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Pleurotus giganteus (Berk.) Karunarathna & K.D. Hyde: Nutritional value and in vitro neurite outgrowth activity in rat pheochromocytoma cells

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      Drugs dedicated to alleviate neurodegenerative diseases like Parkinson’s and Alzheimer’s have always been associated with debilitating side effects. Medicinal mushrooms which harness neuropharmacological compounds offer a potential possibility for protection against such diseases. Pleurotus giganteus (formerly known as Panus giganteus) has been consumed by the indigenous people in Peninsular Malaysia for many years. Domestication of this wild mushroom is gaining popularity but to our knowledge, medicinal properties reported for this culinary mushroom are minimal.


      The fruiting bodies P. giganteus were analysed for its nutritional values. Cytotoxicity of the mushroom’s aqueous and ethanolic extracts towards PC12, a rat pheochromocytoma cell line was assessed by using 3-[4,5-dimethythiazol-2-yl]-2,5-diphenyltetrazolium bromide (MTT) assay. Neurite outgrowth stimulation assay was carried out with nerve growth factor (NGF) as control. To elucidate signaling mechanisms involved by mushroom extract-induced neurite outgrowth, treatment of specific inhibitor for MEK/ERK and PI3K signalling pathway was carried out.


      The fruiting bodies of P. giganteus were found to have high carbohydrate, dietary fibre, potassium, phenolic compounds and triterpenoids. Both aqueous and ethanolic extracts induced neurite outgrowth of PC12 cells in a dose- and time-dependant manner with no detectable cytotoxic effect. At day 3, 25 μg/ml of aqueous extract and 15 μg/ml of ethanolic extract showed the highest percentage of neurite-bearing cells, i.e. 31.7 ± 1.1% and 33.3 ± 0.9%; respectively. Inhibition treatment results suggested that MEK/ERK and PI3K/Akt are responsible for neurite outgrowth of PC12 cells stimulated by P. giganteus extract. The high potassium content (1345.7 mg/100 g) may be responsible for promoting neurite extension, too.


      P. giganteus contains bioactive compounds that mimic NGF and are responsible for neurite stimulation. Hence, this mushroom may be developed as a nutraceutical for the mitigation of neurodegenerative diseases.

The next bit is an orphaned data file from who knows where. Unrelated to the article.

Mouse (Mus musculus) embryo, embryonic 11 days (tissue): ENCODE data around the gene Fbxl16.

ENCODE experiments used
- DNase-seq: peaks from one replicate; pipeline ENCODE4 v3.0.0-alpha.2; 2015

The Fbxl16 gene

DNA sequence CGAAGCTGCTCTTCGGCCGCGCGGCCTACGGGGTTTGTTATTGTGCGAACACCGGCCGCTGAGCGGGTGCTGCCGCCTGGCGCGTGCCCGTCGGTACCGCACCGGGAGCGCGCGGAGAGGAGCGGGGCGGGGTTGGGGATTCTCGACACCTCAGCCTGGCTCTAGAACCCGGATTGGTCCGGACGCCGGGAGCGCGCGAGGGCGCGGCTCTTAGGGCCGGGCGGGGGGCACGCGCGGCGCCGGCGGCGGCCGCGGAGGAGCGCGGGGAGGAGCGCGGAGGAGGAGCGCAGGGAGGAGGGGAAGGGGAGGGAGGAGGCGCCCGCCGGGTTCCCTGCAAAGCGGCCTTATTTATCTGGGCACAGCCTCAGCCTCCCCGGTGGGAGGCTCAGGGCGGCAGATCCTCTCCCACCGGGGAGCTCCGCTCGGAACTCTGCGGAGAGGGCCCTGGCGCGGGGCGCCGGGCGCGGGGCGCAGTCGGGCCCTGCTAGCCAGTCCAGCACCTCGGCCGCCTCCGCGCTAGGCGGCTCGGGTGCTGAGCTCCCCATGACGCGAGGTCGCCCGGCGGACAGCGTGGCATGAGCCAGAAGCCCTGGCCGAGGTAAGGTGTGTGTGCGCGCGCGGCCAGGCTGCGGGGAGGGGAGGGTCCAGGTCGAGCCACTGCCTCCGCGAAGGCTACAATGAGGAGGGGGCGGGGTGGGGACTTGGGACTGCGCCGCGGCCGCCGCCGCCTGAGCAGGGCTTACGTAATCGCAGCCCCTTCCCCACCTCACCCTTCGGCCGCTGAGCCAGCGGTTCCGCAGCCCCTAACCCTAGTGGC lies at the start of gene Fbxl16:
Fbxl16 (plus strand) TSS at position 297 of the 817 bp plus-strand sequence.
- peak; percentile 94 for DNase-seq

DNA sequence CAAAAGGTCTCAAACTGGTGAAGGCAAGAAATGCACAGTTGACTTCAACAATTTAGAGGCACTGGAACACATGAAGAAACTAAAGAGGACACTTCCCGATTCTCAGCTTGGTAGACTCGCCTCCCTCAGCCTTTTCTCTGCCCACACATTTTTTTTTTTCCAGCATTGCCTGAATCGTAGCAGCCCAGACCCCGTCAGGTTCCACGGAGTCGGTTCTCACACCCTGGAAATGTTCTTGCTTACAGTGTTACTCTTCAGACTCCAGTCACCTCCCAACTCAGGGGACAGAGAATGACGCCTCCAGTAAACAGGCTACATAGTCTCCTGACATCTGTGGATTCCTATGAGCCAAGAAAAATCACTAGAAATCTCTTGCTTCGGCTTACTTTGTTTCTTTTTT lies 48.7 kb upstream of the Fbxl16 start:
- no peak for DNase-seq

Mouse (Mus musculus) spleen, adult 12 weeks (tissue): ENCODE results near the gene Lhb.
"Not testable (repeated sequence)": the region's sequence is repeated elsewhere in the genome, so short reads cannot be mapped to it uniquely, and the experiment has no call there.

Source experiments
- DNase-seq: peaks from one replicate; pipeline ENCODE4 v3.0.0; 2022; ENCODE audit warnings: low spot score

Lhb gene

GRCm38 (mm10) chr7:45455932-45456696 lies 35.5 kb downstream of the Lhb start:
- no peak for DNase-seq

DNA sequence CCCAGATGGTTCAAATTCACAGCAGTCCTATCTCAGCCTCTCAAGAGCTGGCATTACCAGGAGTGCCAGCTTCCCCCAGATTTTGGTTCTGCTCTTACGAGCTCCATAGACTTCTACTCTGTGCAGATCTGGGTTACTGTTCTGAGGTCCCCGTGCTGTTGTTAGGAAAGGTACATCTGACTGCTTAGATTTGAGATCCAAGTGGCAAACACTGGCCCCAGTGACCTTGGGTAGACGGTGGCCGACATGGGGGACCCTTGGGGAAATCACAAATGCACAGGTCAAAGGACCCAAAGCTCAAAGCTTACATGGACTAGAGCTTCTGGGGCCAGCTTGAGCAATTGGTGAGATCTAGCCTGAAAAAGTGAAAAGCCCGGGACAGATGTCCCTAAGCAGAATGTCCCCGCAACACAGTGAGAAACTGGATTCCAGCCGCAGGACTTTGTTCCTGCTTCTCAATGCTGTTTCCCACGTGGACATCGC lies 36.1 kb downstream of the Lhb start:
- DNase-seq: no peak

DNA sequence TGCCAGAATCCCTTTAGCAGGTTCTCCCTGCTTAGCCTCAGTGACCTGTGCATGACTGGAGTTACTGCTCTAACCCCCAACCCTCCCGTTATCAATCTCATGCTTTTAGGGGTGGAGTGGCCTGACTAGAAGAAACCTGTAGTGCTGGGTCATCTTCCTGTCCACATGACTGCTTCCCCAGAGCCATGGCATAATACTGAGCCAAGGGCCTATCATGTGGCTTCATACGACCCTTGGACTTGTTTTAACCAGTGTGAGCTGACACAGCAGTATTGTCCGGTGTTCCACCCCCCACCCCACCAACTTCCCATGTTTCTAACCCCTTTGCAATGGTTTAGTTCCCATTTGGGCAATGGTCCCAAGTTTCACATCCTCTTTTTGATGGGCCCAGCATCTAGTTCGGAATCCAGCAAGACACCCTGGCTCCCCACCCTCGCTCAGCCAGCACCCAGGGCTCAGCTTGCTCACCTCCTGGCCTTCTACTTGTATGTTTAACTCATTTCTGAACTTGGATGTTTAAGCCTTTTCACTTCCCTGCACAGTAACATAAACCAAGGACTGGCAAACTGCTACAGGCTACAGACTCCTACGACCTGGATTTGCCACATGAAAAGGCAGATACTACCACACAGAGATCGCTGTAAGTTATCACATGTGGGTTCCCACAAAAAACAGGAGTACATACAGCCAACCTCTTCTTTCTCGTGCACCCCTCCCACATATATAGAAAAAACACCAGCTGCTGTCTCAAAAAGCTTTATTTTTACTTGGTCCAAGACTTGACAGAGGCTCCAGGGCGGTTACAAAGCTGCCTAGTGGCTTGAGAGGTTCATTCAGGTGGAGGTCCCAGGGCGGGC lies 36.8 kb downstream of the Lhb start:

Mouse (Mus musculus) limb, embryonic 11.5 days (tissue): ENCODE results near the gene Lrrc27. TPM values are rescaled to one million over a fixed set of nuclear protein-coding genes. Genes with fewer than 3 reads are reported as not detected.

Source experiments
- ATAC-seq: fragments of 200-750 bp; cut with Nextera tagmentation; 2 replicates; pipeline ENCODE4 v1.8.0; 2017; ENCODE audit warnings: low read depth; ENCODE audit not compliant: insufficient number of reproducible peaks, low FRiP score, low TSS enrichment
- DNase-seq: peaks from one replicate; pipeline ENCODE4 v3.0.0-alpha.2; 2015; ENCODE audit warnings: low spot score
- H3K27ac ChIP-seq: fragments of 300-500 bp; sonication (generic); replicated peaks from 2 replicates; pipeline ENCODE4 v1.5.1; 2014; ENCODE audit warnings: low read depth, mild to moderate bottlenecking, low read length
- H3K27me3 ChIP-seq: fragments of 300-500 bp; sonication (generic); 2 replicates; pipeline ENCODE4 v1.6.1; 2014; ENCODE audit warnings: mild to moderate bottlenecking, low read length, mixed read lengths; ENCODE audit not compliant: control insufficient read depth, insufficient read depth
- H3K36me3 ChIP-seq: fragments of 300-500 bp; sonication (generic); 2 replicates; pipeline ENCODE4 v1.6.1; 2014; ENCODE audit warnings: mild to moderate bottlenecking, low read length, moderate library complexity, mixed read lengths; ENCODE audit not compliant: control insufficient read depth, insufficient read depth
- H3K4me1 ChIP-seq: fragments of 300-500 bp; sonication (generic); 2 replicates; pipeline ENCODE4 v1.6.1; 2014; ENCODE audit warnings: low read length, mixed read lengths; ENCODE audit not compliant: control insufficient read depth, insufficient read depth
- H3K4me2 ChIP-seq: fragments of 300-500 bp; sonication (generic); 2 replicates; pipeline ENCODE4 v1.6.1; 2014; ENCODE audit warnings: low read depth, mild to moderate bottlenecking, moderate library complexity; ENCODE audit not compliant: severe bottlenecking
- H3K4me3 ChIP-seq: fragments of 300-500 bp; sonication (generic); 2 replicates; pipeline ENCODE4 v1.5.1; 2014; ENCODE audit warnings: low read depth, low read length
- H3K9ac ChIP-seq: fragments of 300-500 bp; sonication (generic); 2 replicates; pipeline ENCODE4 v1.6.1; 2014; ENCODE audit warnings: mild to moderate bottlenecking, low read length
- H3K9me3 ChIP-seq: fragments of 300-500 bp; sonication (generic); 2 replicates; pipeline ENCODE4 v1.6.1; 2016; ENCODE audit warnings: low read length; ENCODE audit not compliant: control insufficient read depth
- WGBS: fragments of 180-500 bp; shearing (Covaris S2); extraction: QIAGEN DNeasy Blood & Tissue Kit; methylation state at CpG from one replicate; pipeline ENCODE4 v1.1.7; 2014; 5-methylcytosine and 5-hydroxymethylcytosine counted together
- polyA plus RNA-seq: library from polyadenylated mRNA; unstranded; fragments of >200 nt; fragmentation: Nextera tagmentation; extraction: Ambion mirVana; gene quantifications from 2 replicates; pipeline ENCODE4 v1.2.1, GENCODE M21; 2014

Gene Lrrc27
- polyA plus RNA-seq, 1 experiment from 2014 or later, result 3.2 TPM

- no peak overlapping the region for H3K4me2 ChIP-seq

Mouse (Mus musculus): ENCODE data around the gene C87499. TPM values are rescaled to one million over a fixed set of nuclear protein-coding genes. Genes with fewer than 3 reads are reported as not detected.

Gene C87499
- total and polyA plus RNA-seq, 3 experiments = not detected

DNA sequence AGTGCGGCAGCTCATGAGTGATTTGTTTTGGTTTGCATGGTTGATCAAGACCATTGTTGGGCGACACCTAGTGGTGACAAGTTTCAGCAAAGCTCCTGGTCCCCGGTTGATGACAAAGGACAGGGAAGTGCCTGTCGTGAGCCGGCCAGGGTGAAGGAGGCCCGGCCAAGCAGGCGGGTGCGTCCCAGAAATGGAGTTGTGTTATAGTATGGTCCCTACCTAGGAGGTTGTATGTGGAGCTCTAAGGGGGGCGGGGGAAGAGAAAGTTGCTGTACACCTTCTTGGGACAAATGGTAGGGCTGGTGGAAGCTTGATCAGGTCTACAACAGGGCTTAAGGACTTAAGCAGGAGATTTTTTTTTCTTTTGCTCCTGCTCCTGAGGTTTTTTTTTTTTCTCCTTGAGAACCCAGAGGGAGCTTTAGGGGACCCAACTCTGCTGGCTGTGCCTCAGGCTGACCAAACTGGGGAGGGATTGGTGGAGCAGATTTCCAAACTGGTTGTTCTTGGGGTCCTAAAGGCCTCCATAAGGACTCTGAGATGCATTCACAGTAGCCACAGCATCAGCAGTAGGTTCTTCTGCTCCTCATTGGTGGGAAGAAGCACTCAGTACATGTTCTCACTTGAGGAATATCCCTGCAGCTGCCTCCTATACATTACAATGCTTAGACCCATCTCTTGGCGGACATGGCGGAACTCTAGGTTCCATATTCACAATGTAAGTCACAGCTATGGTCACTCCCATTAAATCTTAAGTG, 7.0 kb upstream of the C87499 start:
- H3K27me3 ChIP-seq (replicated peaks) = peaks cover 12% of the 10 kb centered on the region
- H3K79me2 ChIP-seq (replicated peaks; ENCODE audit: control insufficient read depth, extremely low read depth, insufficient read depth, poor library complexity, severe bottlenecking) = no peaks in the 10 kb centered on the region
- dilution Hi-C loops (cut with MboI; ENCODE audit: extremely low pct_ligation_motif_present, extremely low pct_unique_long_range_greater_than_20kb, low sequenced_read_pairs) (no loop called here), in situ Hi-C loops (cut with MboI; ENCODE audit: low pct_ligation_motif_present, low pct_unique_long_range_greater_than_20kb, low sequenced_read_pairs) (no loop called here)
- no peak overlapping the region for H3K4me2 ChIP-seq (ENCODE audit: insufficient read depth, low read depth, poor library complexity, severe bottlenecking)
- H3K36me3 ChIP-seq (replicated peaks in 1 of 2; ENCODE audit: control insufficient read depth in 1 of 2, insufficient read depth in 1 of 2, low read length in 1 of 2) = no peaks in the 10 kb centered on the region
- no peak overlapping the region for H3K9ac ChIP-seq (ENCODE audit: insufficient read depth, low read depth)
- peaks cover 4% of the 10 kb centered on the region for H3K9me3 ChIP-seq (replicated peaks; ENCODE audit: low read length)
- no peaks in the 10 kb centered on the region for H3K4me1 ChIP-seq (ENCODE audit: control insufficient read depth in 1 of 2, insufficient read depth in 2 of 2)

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      Most cited references 42

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          The mitogen-activated protein kinase (MAP kinase, MAPK) cascade, as the name implies, was originally discovered as a critical regulator of cell division and differentiation. As further details of this signaling cascade were worked out, it became clear that the MAPK cascade is in fact a prototype for a family of signaling cascades that share the motif of three serially linked kinases regulating each other by sequential phosphorylation. Thus, a revised nomenclature arose that uses the term MAPK to refer to the entire superfamily of signaling cascades (comprising the erks, the JNKs and the p38 stress activated protein kinases), and specifies the prototype MAPK as the extracellular signal-regulated kinase (erk). The two erk MAPK isoforms, p44 MAPK and p42 MAPK, are referred to as erk1 and erk2, respectively. The erks are abundantly expressed in neurons in the mature central nervous system, raising the question of why the prototype molecular regulators of cell division and differentiation are present in these non-dividing, terminally differentiated neurons. This review will describe the beginnings of an answer to this question. Interestingly, the general model has begun to emerge that the erk signaling system has been co-opted in mature neurons to function in synaptic plasticity and memory. Moreover, recent insights have led to the intriguing prospect that these molecules serve as biochemical signal integrators and molecular coincidence detectors for coordinating responses to extracellular signals in neurons. In this review I will first outline the essential components of this signal transduction cascade, and briefly describe recent results implicating the erks in mammalian synaptic plasticity and learning. I will then proceed to outline recent results implicating the erks as molecular signal integrators and, potentially, coincidence detectors. Finally, I will speculate on what the critical downstream effectors of the erks are in neurons, and how they might provide a readout of the integrated signal.

            Author and article information

            [1 ]Mushroom Research Centre, Institute of Biological Sciences, Faculty of Science, University of Malaya, 50603, Kuala Lumpur, Malaysia
            [2 ]Institute of Biological Sciences, Faculty of Science, University of Malaya, 50603, Kuala Lumpur, Malaysia
            [3 ]Department of Anatomy, Faculty of Medicine, University of Malaya, 50603, Kuala Lumpur, Malaysia
            BMC Complement Altern Med
            BMC Complement Altern Med
            BMC Complementary and Alternative Medicine
            BioMed Central
            19 July 2012
            : 12
            : 102
            Copyright ©2012 Phan et al.; licensee BioMed Central Ltd.

            This is an Open Access article distributed under the terms of the Creative Commons Attribution License (, which permits unrestricted use, distribution, and reproduction in any medium, provided the original work is properly cited.

            Research Article


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